Lee

I remember the first time I heard the Dub Syndicate album, Tunesfrom the Missing Channel, in 1984. I was used to reggae being somethingearthy and warm, but here was a record that sizzled and popped with weirdsounds, synths, cut up spoken parts, and musical juxtapositions. I was hooked. I hold Adrian Sherwood and his On-U Sound Records label (founded in 1980) in high esteem, and I've always wanted to talk to him about his studio life. Sherwood's work with Tackhead, Dub Syndicate, African Head Charge, Creation Rebel, Mark Stewart, and so many others has changed the face of music. When he reunited with Lee "Scratch" Perry [see interview this issue] to produce the Rainford album, and its dub version, Heavy Rain, I finally got my chance to chat with him long distance.

Photo: Lee & Adrian in a still from the video for "Lies" by Sherwood & Pinch, ft. Lee "Scratch" Perry direction, edit, and effects by Sally Sibbet

 

I want to talk a little bit about your history. I got the impression that your early work was actually doing live sound system gigs inspired by the Jamaican style, right?

Sound systems? No. To be honest with you, I was a chancer.* I was a massive fan of reggae, James Brown, a lot of the black American funk and dance, Tamla [Berry Gordy's Motown], and everything as a kid. But then I became quite obsessed with reggae. I was lucky enough to get involved in the business through a Jamaican friend who worked for Pama Records in the '60s. I didn't really have a father; he was the person most like a dad to me, ever. He took me under his wing. Eventually I met musicians, cobbled together some releases, and started a little label. We went to do some shows; the first show was at the 100 Club, a famous club on Oxford Street in England.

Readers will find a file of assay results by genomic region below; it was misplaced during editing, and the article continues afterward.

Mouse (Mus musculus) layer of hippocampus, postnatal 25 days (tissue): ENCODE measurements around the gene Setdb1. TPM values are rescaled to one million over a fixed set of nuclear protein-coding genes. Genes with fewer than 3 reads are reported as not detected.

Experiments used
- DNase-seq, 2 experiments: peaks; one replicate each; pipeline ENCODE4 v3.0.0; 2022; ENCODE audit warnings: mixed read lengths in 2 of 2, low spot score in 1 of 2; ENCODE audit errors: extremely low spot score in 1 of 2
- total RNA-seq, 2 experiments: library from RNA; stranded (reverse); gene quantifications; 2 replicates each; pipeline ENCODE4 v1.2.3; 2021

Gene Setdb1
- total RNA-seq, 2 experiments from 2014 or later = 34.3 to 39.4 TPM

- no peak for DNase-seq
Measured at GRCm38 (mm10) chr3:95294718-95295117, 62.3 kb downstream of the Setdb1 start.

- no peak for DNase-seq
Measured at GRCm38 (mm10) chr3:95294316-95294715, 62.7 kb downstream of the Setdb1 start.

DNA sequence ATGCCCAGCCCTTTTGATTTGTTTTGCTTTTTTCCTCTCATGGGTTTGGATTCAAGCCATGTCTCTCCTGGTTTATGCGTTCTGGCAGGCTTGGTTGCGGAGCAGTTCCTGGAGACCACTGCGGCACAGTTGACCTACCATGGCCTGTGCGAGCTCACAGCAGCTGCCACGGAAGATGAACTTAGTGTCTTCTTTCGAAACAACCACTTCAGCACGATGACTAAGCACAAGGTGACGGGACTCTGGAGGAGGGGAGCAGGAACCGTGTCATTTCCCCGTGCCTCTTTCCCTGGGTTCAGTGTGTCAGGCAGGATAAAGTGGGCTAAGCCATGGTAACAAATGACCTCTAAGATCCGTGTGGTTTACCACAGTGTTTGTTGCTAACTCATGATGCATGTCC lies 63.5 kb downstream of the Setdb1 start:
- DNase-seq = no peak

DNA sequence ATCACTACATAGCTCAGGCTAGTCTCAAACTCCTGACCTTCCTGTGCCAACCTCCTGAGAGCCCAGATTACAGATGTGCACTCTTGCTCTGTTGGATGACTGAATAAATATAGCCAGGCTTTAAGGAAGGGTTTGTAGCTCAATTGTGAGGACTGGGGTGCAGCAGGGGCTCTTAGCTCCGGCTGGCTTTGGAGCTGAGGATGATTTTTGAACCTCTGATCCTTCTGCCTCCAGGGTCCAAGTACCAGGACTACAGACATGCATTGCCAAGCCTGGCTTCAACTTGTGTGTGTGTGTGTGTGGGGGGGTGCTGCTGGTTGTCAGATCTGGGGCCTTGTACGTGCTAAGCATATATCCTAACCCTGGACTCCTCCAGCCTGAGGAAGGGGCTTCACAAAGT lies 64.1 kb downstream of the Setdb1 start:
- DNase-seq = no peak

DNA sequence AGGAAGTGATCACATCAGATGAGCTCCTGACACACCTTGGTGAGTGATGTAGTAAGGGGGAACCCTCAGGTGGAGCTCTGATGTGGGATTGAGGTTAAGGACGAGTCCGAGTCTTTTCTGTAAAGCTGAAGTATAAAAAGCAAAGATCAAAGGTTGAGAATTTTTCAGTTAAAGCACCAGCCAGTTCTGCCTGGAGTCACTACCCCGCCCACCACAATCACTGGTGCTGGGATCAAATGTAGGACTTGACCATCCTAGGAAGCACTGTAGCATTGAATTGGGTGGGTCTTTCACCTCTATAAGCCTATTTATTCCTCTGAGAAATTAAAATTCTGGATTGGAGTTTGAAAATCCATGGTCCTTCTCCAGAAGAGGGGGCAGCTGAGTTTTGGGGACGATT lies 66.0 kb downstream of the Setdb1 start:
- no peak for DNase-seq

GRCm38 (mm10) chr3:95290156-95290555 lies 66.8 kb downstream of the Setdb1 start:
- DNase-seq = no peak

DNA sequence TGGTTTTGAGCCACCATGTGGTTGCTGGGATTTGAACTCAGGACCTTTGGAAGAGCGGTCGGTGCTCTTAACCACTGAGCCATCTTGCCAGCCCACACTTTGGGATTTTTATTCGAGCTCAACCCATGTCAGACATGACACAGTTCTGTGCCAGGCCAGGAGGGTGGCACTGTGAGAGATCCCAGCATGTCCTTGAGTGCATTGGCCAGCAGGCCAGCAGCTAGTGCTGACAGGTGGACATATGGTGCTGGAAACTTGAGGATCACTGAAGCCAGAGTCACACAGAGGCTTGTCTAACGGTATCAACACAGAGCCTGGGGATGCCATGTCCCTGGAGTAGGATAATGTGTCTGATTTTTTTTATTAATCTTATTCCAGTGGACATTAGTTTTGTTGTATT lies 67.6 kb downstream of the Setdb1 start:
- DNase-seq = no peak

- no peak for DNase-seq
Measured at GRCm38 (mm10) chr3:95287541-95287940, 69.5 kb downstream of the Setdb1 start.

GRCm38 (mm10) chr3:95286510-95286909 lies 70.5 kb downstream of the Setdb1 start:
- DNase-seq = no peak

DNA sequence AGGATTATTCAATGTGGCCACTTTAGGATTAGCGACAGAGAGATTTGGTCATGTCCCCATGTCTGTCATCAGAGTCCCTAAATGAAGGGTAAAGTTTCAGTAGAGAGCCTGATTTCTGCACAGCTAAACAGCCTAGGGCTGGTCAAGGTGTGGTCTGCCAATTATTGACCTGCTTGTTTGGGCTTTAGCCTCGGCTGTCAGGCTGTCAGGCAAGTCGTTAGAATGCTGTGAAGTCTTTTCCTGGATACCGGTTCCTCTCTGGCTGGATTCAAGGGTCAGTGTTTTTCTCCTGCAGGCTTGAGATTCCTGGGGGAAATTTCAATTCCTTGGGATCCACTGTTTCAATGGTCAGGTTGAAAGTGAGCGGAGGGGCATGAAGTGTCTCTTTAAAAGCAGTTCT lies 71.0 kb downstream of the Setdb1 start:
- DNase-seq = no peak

Yep.

We had put together a band, all really last-minute, with Prince Far I, a legendary Jamaican DJ, chanting over the top. We were paying [for] a PA, and I was only maybe 19. I was leaning over to him and going, "More hi-hat! More bass! Turn up the vocal!" And he said, "Look, you do it! You do it!" He wasn't rude to me; he was like a chummy rock 'n' roll PA man. But we had a spring reverb, a [Roland] Space Echo or something, and he showed me, "There's the hi-hat, and there's that." I balanced it up, and put a little tiny effect on the snare and on the lead vocal. After the gig, people said, "Wow, that sounded amazing!" I think people had listened to it sound so badly [before]. I didn't know what I was doing! That was it.

You'd done releases? Had On-U Sound started before that?

No. I was involved as a junior partner in the Carib Gems label. Then I started the Hitrun label. After that came 4D Rhythms, and then On-U Sound at the end of 1980.

What were your first recording studio experiences?

My first studio one was through meeting artists. People always wanted me to run a session, and try and make some money however they could. I saved up. One of the people I was working for was called [Anthony] "Chips" Richards, who's a famous Jamaican character. He arranged for me to go into the studio with Dennis Bovell, who did The Slits, The Pop Group, and other records as well. I paid the musicians, and I hummed the bass lines to a bass player. I made an album called Dub from Creation [by Creation Rebel]. That was my first venture. I did it thinking, "Well, if I lose the 200 pounds I'm spending, it's not the end of the world. I'll have some fun!"

You're not a traditional musician, as far as playing an instrument, correct?

No, I'm not.

I love the idea of humming bass lines.

[laughs]

Traditionally with dub, one takes a song and deconstructs it; stretch it out, add effects, and drop instruments out. But you've always made new creations built to be dub tracks.